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Local pastor pushes for justice in Malik Jones case

The Reverend Eric B. Smith, DIV '95, is helping Malik Jones' family recover after his shooting.
By Najah Farley

When U.S. Attorney Stephen Robinson decided not to prosecute East Haven Officer Robert Flodquist last week, the controversial police shooting of Malik Jones was dismissed after a 20-month investigation. According to an article in the New Haven Advocate on Thurs., Nov. 4, the attorney made his decision based on evidence that Flodquist felt he was in danger of his life when he shot and killed Jones.

The Reverend Eric B. Smith, DIV '95, pastor of the Community Baptist Church of New Haven, has become a national spokesperson for the Jones' case. Smith sat down with the Herald to talk about the history of his involvement and his opinion of the recent ruling.

"I got involved by accident," Smith said. "I happened to be one of only two African-Americans in a meeting of area clergy who were concerned about the shooting. They decided [to hold the service] at a church on the border of New Haven, St. Bernadette's Cathedral, and that I should preach the service." To prepare for the service, Smith met with Jones' parents, Emma and James Jones, for the first time. "[Afterwards] Emma started to contact me, and whatever I could do, I did, because the cause was just," Smith said.

Throughout the course of the ordeal, Smith has offered his support in many different ways. "Emma held a press conference here [at Community Baptist Church], and a conference about police brutality in answer to the State Attorney's decision. I'm following her lead," he said.

Smith said that the New Haven community has been unified in support of the Jones. "At the march there were thousands, and there was a lot of discussion about the issue on WYBC and in other forums. It was not as much of a black/white issue as a justice/injustice issue. There was an East Haven versus New Haven issue at times, but now some sentiments are against Flodquist."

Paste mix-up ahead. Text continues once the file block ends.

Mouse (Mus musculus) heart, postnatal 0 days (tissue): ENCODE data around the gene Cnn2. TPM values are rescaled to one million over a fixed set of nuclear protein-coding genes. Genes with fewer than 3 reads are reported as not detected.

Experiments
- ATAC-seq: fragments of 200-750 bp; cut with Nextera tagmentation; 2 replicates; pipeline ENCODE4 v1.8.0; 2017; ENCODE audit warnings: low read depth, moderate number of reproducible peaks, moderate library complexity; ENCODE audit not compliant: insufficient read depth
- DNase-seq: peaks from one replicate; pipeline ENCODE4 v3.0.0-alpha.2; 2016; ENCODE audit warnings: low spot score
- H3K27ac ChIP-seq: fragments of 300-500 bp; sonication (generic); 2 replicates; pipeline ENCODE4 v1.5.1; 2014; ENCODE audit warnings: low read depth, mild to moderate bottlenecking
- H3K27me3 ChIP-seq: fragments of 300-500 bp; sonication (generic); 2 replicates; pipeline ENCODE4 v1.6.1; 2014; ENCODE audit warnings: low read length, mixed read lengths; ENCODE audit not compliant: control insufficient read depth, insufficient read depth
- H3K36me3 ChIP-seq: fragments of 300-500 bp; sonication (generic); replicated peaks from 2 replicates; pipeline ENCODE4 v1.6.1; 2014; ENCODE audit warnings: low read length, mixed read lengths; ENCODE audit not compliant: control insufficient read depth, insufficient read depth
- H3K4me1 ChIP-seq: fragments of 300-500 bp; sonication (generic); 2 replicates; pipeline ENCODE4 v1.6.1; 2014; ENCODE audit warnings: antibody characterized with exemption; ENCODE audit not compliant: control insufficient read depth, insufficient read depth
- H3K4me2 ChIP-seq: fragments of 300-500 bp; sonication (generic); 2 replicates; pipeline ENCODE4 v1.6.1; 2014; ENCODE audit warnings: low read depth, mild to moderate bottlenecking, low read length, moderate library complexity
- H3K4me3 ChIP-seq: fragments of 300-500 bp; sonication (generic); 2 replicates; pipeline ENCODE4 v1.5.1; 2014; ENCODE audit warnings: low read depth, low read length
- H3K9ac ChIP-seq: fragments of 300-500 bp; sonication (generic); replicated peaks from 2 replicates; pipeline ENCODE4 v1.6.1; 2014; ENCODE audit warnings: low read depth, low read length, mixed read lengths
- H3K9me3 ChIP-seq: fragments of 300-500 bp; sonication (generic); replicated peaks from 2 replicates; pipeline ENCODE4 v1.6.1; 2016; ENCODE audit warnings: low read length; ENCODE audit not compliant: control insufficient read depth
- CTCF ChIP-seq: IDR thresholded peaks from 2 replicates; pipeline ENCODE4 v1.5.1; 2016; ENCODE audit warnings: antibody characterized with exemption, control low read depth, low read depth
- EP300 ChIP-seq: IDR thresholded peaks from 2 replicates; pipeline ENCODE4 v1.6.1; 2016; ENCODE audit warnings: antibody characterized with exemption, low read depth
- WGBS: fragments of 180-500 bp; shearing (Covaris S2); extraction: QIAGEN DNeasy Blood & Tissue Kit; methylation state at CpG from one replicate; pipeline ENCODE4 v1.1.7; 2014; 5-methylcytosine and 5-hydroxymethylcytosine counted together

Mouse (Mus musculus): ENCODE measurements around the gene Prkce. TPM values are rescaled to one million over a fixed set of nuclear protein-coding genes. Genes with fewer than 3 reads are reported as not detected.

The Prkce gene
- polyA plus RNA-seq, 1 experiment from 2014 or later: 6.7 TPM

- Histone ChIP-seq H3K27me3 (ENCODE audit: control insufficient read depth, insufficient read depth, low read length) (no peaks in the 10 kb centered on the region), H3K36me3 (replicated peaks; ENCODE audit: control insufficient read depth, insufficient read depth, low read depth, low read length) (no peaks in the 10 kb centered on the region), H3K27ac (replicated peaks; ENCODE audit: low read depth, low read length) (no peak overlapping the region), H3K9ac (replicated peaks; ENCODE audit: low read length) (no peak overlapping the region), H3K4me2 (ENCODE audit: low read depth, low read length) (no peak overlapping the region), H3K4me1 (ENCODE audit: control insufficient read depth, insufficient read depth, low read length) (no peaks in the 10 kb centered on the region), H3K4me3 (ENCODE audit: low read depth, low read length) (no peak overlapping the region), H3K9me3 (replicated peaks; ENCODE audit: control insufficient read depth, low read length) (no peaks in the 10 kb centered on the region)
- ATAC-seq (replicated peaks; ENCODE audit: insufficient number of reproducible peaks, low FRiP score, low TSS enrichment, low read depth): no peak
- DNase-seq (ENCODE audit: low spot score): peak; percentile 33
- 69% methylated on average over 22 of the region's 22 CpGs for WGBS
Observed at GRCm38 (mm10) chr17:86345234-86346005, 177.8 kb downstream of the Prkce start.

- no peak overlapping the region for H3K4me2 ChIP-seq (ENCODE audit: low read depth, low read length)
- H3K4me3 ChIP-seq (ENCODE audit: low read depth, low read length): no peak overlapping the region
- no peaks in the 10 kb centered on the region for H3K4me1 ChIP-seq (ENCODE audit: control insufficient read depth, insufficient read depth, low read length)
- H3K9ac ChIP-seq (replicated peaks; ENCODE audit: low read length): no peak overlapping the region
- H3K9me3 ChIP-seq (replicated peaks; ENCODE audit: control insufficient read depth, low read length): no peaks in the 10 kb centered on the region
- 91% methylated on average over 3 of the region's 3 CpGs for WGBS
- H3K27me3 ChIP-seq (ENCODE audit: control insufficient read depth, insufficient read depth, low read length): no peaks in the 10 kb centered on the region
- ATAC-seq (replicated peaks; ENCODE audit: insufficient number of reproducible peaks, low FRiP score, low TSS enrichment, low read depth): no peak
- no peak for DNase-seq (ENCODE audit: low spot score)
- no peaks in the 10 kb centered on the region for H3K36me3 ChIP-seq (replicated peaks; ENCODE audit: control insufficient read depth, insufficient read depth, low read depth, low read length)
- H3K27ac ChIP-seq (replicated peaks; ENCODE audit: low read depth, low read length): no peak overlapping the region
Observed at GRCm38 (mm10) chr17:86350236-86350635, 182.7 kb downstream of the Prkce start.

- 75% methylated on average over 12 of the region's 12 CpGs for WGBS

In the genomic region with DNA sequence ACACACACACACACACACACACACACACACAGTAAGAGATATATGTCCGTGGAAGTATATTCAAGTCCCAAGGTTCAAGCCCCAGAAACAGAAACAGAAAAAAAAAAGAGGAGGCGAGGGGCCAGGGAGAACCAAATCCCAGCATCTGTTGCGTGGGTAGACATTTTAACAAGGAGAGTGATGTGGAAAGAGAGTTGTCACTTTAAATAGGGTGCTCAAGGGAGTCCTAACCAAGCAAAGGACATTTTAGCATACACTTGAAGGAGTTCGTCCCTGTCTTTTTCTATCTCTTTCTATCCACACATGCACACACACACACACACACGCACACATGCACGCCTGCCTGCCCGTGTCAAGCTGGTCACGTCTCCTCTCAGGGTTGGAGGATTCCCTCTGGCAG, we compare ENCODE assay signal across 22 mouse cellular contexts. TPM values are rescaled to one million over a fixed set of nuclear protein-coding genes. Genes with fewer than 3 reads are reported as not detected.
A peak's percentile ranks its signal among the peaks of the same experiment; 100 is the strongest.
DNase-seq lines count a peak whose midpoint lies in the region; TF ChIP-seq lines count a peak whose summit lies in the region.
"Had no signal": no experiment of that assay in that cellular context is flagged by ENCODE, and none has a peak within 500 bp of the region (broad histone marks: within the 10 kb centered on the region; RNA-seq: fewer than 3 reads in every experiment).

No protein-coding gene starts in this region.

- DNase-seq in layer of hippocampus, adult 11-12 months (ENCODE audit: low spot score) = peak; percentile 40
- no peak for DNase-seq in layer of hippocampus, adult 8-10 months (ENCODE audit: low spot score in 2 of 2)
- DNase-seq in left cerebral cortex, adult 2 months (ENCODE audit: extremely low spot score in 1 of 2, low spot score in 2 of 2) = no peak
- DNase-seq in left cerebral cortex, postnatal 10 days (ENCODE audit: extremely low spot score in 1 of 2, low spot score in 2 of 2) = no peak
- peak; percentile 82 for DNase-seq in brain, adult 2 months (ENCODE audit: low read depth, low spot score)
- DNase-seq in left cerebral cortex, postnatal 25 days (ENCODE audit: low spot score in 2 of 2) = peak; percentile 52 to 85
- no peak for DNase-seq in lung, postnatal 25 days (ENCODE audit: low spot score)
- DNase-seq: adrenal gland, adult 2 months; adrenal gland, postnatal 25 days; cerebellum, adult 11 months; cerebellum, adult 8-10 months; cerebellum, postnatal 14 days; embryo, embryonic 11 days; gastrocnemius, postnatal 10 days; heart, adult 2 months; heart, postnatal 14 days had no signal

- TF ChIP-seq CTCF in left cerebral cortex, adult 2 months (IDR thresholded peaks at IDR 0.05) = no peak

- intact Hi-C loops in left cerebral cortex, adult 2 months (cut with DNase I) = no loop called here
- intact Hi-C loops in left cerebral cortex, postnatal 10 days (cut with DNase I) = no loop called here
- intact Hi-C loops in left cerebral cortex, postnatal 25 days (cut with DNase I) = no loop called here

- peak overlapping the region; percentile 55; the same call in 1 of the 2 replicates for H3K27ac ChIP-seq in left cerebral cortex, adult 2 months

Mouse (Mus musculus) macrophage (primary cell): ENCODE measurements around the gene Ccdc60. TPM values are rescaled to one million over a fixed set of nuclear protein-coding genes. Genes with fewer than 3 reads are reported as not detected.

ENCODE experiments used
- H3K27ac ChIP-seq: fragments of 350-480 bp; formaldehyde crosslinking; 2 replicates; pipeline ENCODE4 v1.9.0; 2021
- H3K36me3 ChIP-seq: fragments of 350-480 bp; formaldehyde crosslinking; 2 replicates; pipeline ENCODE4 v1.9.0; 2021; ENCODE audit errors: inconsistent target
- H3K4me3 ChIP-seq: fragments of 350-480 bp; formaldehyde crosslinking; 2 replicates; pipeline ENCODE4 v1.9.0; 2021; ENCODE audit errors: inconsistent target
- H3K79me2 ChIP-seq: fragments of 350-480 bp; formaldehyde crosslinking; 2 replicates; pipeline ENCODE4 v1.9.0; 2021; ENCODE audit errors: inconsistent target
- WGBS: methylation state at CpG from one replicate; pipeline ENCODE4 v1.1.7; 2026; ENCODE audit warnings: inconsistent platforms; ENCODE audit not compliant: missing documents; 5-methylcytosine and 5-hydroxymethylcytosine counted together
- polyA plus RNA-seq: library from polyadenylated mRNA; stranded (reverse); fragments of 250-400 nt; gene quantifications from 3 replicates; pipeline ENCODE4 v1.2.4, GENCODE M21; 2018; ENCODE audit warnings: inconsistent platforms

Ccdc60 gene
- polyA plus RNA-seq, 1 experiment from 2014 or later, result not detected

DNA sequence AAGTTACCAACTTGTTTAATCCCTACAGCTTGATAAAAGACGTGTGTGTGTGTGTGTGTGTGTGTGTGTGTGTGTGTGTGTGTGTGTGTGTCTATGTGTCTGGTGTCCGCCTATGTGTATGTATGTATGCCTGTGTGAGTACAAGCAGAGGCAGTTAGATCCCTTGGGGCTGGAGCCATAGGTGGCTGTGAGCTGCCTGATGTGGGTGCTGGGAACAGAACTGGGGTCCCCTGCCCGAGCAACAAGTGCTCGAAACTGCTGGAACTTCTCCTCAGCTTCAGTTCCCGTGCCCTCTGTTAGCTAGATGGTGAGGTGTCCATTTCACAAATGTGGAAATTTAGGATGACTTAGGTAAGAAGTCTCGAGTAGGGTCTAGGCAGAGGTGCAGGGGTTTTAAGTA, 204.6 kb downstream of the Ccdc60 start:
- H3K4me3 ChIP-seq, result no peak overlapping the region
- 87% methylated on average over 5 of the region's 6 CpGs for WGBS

When he first heard of Robinson's ruling, Smith was fairly positive. "I couldn't address the legal issues, because I am not a lawyer. Robinson's decision [did] address that Flodquist violated police procedure," he said. But after speaking with the Jones' attorney, Smith changed his mind. "I thought that Robinson could have decided that there was probable cause and let the jury decide. [He] took the role of the jury."

Smith was noticeably adamant about Flodquist's violation of police procedure. "Even now, the East Haven police are saying that what he did [before the shooting] is irrelevant," he said. One officer said we can't look at police actions with 20/20 hindsight and I think that is absolutely ridiculous."

According to Smith, the Jones case is just a symptom of the problem of hostility between the police and the black community. "There is perception of distrust and disrespect in the community. For example, in my congregation, there is a 15-year-old who was riding his bike through the neighborhood, and because the police thought the bike looked like the type that drug dealers ride, they followed him and arrested him. He was found not guilty of the charges. When things like that happen to good kids, it creates an atmosphere of distrust."

Smith pointed out that the community also wonders if the police have a will to address crimes like drug dealing and public nuisances. "Even though there is a clear perception in the community that there are not enough police in the area, the police believe there are."

Smith said his role in the community was that of empowerment. Under his leadership, the Community Baptist Church is forming a Community Development Corporation, which, among other projects, is developing a private elementary school that will open in the fall of next year. "On Sunday mornings people talk about the Holy Spirit and its power. I'm trying to get people to transfer that spiritual energy to their own lives," he said.

Smith still has hope for justice in the Jones case. "People involved in this case want to have hope, but as the case keeps going, it gets harder and harder. We, as a community, have got to learn to stay in things for the long haul."

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